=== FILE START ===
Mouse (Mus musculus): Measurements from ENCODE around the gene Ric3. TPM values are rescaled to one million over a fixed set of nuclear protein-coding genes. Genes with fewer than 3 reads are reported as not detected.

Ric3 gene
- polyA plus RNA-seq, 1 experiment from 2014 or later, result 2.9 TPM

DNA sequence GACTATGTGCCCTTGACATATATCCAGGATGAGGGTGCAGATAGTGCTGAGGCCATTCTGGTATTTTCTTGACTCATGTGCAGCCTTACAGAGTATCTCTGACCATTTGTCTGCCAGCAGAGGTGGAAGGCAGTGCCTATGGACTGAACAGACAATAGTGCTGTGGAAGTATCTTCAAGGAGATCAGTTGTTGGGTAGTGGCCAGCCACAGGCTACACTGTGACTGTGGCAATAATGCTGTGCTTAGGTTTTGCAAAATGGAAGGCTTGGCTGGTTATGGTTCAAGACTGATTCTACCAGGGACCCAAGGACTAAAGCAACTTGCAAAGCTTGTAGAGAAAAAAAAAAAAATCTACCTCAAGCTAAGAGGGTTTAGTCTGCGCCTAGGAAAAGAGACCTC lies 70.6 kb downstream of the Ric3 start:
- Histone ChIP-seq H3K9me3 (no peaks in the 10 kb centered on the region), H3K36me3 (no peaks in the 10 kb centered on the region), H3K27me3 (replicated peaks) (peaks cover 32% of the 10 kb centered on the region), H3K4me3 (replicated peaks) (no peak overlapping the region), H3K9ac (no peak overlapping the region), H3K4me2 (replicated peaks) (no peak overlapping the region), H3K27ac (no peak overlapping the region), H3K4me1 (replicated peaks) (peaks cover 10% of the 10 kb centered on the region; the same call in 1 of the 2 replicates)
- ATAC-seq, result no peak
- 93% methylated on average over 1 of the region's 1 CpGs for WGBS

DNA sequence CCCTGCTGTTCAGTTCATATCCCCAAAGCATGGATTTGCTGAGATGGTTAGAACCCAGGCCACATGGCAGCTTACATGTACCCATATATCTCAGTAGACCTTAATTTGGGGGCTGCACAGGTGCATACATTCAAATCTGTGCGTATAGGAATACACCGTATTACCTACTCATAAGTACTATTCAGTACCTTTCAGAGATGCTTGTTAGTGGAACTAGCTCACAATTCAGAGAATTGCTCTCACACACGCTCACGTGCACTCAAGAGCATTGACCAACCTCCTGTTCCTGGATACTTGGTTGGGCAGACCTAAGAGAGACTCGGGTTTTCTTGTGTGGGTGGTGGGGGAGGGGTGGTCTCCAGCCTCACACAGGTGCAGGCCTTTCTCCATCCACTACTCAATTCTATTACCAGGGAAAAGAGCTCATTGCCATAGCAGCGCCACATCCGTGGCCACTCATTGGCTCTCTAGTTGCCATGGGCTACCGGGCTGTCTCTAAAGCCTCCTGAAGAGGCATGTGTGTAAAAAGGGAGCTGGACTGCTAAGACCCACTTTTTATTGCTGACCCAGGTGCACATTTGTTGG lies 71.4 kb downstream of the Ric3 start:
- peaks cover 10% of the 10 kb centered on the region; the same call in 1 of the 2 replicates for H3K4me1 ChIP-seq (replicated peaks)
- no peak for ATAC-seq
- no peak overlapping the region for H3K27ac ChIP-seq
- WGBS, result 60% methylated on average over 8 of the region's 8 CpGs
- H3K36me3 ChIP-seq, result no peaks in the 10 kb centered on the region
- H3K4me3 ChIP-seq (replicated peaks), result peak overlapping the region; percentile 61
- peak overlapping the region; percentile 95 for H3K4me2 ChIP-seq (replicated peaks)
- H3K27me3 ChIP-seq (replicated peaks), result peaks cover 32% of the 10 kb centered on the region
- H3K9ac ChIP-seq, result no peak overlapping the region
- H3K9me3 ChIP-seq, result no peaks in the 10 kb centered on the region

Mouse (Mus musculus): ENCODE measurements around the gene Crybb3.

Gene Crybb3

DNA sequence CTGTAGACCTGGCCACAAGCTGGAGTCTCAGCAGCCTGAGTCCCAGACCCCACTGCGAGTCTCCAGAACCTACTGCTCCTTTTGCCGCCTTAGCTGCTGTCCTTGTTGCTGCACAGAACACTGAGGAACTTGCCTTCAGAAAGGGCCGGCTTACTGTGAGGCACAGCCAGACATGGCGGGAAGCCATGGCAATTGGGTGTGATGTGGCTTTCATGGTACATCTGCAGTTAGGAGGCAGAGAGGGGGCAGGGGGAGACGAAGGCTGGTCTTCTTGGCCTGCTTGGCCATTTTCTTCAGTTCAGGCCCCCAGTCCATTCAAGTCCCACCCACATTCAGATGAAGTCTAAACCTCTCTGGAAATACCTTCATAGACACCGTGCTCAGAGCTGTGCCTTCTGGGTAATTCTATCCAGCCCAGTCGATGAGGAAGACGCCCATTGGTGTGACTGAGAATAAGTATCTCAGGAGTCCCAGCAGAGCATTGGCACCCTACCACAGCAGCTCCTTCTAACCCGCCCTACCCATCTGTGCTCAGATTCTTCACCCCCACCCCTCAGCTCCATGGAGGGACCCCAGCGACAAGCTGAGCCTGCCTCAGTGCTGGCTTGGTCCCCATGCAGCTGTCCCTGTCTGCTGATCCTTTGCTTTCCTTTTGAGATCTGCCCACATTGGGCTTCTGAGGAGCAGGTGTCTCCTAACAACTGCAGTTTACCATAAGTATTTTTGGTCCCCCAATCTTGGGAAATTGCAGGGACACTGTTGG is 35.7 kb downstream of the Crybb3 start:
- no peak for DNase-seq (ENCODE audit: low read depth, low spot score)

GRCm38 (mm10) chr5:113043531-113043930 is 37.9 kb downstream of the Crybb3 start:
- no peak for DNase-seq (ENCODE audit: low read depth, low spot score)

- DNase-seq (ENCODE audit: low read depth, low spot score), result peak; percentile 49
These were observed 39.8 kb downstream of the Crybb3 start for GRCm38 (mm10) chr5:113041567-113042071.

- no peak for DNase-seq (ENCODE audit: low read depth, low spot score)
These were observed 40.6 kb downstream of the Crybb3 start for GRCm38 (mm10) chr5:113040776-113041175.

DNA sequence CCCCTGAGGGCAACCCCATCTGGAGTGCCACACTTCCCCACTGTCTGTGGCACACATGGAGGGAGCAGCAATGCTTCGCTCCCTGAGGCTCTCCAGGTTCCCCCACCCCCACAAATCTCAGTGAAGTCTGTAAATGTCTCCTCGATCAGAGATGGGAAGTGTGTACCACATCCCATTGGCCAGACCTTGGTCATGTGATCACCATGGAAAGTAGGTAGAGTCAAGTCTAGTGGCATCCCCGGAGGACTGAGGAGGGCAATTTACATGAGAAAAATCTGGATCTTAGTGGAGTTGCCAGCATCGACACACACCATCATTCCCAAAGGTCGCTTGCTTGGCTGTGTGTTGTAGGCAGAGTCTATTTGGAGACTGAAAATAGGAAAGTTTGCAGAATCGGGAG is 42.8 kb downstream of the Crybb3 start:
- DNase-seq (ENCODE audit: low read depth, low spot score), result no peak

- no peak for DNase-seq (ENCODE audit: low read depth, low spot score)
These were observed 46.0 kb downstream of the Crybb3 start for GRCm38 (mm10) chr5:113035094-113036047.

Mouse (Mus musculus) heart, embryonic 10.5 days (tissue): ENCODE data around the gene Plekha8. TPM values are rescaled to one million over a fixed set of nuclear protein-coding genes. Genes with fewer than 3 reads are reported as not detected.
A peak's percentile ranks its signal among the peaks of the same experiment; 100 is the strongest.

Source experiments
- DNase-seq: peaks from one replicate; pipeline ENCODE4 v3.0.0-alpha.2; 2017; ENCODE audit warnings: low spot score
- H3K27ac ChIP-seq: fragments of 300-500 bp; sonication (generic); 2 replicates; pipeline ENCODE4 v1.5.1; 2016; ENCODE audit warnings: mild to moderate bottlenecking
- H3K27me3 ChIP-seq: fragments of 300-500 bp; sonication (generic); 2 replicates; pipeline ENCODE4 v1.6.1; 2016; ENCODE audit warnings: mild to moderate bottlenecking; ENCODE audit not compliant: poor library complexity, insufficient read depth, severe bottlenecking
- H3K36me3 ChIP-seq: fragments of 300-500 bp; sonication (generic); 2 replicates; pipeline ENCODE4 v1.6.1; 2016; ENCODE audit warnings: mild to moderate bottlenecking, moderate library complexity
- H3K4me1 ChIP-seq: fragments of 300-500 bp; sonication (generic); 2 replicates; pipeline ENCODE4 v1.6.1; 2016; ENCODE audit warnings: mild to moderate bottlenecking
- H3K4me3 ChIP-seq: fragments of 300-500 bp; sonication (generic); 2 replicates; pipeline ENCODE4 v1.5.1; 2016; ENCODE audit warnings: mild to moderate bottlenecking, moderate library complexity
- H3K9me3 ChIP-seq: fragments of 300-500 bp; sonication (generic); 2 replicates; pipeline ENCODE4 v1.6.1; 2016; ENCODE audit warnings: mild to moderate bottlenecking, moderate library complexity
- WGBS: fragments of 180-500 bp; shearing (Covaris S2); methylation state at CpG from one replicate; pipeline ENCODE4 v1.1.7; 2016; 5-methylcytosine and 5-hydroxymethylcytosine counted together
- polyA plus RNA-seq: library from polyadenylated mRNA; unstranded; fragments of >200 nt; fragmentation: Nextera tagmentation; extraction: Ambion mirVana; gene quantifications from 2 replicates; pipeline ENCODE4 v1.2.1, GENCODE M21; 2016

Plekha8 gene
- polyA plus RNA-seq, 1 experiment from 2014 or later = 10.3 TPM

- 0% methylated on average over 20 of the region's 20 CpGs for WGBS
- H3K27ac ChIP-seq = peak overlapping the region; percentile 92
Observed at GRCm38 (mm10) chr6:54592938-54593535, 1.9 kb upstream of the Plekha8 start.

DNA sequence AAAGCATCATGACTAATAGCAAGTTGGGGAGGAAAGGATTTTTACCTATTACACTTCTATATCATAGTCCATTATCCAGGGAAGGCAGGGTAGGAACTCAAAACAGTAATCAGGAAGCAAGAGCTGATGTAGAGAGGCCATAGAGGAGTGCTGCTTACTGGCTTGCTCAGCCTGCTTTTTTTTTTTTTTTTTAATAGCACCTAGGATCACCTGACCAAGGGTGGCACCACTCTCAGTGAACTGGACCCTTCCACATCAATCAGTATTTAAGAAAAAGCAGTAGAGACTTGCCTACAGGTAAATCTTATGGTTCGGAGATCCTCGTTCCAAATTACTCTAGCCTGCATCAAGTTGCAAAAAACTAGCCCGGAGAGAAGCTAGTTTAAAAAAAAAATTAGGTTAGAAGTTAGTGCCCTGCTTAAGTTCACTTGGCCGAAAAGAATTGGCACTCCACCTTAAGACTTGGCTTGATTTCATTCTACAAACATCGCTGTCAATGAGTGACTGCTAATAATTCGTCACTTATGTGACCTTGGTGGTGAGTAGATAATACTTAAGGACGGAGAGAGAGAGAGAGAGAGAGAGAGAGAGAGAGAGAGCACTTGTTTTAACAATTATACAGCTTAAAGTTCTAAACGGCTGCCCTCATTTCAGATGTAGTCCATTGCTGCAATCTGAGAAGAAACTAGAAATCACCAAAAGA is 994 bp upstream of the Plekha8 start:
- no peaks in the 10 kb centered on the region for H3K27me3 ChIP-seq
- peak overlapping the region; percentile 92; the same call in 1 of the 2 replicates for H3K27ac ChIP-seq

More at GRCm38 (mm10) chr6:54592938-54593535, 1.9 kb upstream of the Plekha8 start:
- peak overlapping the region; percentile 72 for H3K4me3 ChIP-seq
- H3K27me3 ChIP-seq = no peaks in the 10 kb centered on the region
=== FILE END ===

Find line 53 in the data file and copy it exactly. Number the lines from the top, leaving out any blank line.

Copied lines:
More at GRCm38 (mm10) chr6:54592938-54593535, 1.9 kb upstream of the Plekha8 start: